We Kiwi’s, we love our overseas travel. It’s pretty typical for young New Zealander’s to see more of foreign countries than their own.
I myself didn’t visit Queenstown until I was in my early twenties. I had lived in New Zealand for 22 years before I stood on the shores of Lake Wakitipu, or relished the magic of the Remarkables. I remember thinking to myself, how could I have lived in New Zealand my entire life and never visited Queenstown once?
The reason… because I knew Queenstown will always be there, and I, as a New Zealand citizen, will always be able to live in NZ. So exploring Queenstown can wait a while longer. I’d rather spend my time and money on exotic countries like Spain, Italy, America, Vietnam, Croatia etc. etc. etc.
But this mind-set has got to change. WE LIVE IN NEW ZEALAND PEOPLE. NEW. ZEALAND.
It’s the most beautiful corner of the world and we all know it. We skite about it. We brag about it (in our own Kiwi-non-congratulatory way). We love our country. So let’s see more of it.
During Winter 2016, my best friend and I jumped in an Escape campervan and toured Northland for nine days. Our camper was named Kiko and we were very fond of her. It was undoubtedly the best holiday I have had in my life and I would do it again in a heartbeat (if bestie didn’t move halfway across the world).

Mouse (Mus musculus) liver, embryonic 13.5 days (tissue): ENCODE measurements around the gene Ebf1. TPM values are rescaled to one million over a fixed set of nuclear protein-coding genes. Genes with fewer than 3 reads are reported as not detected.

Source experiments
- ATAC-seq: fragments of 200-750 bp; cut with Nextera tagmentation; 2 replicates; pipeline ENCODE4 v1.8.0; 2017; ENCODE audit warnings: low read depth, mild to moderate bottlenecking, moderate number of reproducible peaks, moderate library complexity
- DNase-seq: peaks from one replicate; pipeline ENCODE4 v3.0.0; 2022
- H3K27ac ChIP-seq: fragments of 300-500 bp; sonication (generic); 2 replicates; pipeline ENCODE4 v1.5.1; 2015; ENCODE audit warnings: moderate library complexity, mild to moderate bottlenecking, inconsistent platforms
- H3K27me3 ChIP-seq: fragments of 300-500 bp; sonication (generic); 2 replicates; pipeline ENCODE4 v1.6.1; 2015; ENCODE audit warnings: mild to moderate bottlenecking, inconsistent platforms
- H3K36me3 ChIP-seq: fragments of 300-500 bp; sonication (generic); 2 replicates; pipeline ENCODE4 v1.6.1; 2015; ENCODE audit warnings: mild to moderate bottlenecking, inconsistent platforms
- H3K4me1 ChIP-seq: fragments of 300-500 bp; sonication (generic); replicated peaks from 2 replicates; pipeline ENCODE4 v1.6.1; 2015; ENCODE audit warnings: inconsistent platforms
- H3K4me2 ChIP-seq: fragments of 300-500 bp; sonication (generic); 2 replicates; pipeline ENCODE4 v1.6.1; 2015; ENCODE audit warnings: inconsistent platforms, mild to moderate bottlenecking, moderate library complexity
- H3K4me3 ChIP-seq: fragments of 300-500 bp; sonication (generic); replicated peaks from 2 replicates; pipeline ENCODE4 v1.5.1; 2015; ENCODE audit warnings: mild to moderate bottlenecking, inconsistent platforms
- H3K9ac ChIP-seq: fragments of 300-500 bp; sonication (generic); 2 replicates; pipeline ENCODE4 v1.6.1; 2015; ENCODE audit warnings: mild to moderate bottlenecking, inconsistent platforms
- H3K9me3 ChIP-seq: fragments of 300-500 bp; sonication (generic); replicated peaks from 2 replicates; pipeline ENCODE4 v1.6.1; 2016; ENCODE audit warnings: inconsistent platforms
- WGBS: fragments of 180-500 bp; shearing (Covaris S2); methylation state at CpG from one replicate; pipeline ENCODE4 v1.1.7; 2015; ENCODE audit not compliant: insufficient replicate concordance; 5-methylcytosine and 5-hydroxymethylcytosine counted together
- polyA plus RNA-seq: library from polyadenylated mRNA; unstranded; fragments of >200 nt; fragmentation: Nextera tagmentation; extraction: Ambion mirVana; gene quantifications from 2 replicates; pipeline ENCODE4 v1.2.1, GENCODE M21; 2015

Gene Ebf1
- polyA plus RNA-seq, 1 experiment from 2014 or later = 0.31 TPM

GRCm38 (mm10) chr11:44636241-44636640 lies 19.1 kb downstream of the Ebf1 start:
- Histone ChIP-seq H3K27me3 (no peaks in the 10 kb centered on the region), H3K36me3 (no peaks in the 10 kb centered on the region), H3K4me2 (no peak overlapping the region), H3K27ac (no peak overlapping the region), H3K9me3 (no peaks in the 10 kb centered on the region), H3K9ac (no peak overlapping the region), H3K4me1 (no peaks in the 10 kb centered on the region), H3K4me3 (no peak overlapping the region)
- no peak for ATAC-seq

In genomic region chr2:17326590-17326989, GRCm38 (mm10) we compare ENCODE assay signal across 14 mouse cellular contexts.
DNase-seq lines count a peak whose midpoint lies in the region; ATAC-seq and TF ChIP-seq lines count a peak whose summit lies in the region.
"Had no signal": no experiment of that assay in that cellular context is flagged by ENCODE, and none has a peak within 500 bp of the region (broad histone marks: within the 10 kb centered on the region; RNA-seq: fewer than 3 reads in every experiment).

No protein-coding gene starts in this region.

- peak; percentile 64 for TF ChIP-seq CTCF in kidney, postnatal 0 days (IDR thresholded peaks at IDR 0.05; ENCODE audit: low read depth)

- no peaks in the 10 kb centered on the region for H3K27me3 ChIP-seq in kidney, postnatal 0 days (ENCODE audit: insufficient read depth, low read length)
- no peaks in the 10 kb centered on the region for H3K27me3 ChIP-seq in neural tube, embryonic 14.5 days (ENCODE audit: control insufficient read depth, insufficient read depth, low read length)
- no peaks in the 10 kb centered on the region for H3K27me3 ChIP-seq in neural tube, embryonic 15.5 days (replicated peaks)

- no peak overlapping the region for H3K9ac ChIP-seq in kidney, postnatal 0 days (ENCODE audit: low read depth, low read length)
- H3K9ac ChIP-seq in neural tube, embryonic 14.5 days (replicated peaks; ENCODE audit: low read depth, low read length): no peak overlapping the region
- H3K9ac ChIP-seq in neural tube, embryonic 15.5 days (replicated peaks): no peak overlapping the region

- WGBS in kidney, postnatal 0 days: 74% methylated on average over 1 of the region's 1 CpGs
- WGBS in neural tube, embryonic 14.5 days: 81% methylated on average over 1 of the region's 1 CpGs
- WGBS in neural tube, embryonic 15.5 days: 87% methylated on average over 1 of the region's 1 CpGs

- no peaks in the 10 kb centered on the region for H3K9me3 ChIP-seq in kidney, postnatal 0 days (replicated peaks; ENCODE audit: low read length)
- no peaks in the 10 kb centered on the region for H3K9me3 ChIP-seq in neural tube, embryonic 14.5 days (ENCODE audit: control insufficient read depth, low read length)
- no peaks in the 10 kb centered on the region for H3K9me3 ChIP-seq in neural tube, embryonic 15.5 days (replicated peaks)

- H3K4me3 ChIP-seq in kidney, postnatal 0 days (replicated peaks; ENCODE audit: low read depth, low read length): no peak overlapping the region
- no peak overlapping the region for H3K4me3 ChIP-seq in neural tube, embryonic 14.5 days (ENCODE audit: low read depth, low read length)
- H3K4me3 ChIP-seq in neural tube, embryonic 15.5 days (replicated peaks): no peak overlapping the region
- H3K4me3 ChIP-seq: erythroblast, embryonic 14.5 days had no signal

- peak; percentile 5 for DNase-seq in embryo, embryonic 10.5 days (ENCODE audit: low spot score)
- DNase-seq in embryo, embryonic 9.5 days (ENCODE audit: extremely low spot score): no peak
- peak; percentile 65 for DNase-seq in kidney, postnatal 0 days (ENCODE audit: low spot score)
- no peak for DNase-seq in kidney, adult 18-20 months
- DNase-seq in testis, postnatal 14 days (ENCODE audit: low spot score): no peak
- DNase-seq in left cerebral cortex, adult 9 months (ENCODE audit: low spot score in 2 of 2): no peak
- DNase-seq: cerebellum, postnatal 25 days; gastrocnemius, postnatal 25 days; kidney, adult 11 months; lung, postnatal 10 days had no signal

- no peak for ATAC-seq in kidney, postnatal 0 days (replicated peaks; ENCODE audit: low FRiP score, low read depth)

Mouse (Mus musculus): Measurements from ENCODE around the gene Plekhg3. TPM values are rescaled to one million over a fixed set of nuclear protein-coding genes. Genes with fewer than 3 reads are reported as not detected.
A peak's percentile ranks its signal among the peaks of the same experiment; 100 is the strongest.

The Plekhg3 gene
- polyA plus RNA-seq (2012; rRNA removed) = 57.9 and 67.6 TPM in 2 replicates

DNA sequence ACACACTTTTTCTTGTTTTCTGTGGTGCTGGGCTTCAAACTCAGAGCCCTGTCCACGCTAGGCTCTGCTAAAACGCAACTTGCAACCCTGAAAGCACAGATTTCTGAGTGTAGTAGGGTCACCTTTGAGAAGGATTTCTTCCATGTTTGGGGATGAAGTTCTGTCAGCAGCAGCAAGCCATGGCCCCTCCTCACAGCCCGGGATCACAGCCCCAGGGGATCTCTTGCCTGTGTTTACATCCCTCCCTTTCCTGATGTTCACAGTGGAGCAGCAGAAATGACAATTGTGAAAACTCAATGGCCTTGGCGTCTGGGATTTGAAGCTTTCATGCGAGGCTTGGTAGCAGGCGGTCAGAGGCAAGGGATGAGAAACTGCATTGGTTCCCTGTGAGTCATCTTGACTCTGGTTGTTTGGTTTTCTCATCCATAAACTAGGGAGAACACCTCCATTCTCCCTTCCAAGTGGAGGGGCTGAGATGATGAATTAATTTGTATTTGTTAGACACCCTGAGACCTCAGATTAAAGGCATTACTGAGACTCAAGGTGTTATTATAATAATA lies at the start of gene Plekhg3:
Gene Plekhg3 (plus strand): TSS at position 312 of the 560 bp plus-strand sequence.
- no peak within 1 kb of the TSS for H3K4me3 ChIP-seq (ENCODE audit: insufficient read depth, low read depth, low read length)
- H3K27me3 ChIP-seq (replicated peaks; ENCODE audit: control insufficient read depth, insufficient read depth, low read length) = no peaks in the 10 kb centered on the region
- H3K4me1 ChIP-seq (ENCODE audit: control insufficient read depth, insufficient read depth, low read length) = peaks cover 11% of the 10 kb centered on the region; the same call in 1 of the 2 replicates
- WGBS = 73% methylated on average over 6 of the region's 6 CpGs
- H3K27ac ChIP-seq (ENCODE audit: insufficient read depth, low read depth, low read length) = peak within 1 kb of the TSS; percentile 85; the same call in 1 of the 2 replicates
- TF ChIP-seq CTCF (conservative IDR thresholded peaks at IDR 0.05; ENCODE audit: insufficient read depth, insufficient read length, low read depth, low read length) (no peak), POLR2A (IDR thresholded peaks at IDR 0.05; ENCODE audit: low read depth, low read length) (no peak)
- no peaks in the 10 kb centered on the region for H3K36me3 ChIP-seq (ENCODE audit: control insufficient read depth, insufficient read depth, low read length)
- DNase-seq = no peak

Here are my tips for how to travel, and appreciate, New Zealand as a Kiwi (especially if you are on a low budget)
Travel by campervan
First tip, ditch the hotels and motels and hostels and travel by campervan. It will be your home away from home. You will get to know every nook and cranny of that camper like it’s your own tushy, and you will love her like your favourite Aunt. She will look after you, keep you sheltered when it rains, keep you warm at night (although not too warm because you can’t expect her to do everything for you) and she will take you to places you have never been before.
Hiring a campervan for nine days over winter cost us roughly $45 NZD a day each (including insurance). This is so cheap! You do have to add in petrol and campground costs (Kiko wasn’t self-contained so we stayed at campgrounds every night) but overall it is still a super cheap trip, and certainly much cheaper than hotels and even Air BnB’s.
Having a campervan lets you step right into the cliché of taking the road less travelled. You’ll be able to explore back roads, and gravel roads, and one-way roads (hopefully the right-way).